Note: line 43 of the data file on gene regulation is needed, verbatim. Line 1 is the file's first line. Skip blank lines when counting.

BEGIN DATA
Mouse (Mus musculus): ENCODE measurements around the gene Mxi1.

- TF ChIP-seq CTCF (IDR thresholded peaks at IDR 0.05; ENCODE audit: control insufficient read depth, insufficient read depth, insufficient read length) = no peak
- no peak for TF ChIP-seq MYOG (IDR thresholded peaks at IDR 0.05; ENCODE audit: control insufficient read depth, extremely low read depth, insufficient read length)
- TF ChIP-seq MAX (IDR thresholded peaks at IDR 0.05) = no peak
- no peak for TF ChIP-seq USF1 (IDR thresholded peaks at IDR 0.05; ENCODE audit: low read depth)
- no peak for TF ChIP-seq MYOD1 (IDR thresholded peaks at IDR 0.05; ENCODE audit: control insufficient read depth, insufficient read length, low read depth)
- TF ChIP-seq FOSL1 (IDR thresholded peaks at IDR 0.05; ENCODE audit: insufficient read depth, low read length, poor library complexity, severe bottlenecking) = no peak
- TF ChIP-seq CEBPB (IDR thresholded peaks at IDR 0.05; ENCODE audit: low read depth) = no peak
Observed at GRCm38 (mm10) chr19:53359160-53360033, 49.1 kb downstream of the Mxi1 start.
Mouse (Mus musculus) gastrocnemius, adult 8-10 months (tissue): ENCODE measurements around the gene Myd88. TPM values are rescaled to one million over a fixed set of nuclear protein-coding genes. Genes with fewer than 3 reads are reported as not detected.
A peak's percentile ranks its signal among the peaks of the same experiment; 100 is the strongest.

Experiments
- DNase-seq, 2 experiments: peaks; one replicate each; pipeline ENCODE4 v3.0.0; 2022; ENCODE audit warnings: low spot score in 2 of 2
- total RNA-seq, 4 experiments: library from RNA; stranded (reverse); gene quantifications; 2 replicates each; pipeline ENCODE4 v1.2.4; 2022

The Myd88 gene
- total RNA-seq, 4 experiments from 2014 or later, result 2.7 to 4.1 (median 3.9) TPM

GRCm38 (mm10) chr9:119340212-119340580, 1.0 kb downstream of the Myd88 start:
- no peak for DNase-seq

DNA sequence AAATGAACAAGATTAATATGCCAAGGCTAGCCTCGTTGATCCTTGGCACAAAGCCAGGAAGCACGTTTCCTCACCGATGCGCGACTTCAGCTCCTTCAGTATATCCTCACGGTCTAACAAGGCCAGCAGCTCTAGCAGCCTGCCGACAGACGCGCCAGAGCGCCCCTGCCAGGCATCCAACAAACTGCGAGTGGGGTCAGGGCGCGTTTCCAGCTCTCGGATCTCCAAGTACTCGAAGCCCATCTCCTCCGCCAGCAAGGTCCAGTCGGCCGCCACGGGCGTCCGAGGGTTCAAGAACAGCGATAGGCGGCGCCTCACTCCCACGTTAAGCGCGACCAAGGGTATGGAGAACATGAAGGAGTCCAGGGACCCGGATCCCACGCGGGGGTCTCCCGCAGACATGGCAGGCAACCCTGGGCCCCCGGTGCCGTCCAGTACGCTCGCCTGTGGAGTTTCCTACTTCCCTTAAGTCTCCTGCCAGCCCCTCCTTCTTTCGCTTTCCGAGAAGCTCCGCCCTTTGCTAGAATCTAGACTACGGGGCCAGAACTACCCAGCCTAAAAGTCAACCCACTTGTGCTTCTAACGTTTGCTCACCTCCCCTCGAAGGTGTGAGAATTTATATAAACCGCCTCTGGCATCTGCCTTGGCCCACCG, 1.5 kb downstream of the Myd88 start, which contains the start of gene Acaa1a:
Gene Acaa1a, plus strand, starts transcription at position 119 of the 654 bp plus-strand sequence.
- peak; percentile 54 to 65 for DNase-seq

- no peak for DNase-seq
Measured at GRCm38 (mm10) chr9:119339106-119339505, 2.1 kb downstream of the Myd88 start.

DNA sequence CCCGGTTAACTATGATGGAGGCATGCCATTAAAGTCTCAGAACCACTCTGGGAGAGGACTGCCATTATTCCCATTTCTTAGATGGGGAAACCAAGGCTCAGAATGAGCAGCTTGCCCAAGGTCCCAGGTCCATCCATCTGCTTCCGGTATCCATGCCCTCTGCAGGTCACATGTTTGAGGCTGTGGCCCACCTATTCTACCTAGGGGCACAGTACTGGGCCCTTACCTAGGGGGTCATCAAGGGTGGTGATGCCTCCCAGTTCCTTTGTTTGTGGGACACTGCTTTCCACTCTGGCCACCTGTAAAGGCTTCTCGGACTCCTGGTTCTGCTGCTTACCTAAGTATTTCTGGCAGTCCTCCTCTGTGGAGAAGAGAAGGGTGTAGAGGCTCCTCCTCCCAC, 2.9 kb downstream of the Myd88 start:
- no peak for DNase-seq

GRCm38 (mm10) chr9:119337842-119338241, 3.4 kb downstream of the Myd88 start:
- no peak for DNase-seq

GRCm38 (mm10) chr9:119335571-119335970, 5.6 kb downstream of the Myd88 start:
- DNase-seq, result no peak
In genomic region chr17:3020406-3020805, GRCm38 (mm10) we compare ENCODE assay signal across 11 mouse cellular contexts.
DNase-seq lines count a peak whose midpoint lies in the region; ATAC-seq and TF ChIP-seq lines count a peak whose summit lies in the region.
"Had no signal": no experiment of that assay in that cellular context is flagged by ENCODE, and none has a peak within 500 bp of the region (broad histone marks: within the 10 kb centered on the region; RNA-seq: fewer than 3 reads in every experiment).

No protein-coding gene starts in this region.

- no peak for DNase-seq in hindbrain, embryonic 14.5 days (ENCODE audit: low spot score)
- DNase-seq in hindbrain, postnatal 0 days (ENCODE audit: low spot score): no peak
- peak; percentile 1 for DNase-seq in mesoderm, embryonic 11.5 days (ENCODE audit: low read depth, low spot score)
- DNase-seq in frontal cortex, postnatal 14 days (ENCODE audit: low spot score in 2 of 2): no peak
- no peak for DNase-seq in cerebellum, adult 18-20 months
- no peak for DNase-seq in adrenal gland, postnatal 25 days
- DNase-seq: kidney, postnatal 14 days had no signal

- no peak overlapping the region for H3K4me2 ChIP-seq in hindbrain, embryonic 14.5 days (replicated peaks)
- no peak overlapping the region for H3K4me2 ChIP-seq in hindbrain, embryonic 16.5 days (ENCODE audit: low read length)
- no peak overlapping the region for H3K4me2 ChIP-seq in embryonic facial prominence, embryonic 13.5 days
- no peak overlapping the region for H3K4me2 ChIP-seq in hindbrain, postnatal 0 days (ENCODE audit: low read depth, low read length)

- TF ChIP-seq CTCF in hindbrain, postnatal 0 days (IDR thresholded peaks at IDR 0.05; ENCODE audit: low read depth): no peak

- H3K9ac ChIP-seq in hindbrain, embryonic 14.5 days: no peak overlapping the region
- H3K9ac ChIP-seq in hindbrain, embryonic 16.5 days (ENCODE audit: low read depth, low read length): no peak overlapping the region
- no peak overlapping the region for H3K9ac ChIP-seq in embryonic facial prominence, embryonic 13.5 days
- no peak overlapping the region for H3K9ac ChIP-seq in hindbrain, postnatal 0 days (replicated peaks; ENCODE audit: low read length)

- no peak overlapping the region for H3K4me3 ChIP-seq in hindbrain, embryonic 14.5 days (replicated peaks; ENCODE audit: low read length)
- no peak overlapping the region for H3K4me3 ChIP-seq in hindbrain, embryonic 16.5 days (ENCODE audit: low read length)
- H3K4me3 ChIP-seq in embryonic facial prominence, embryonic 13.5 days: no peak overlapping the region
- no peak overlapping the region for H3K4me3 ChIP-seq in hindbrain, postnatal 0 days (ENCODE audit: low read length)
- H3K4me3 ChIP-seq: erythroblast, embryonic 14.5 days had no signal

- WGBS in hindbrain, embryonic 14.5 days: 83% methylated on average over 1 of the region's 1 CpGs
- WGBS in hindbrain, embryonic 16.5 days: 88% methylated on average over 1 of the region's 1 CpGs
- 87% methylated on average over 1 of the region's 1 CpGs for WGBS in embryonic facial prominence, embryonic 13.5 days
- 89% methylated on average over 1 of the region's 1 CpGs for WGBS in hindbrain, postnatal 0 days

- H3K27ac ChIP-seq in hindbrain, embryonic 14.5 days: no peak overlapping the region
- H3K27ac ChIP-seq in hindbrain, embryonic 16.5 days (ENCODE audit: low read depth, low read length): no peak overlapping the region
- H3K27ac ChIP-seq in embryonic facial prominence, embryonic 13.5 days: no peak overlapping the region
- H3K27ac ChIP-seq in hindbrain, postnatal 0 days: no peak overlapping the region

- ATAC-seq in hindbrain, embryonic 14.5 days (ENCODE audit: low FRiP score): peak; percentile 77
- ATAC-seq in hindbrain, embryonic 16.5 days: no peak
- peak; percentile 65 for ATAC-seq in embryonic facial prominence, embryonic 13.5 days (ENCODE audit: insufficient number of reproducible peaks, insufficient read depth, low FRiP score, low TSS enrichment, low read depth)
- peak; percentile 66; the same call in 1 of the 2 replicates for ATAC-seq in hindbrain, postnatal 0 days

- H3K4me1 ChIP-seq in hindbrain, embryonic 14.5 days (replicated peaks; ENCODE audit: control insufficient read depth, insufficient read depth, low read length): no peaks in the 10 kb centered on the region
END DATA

- no peak overlapping the region for H3K4me2 ChIP-seq in embryonic facial prominence, embryonic 13.5 days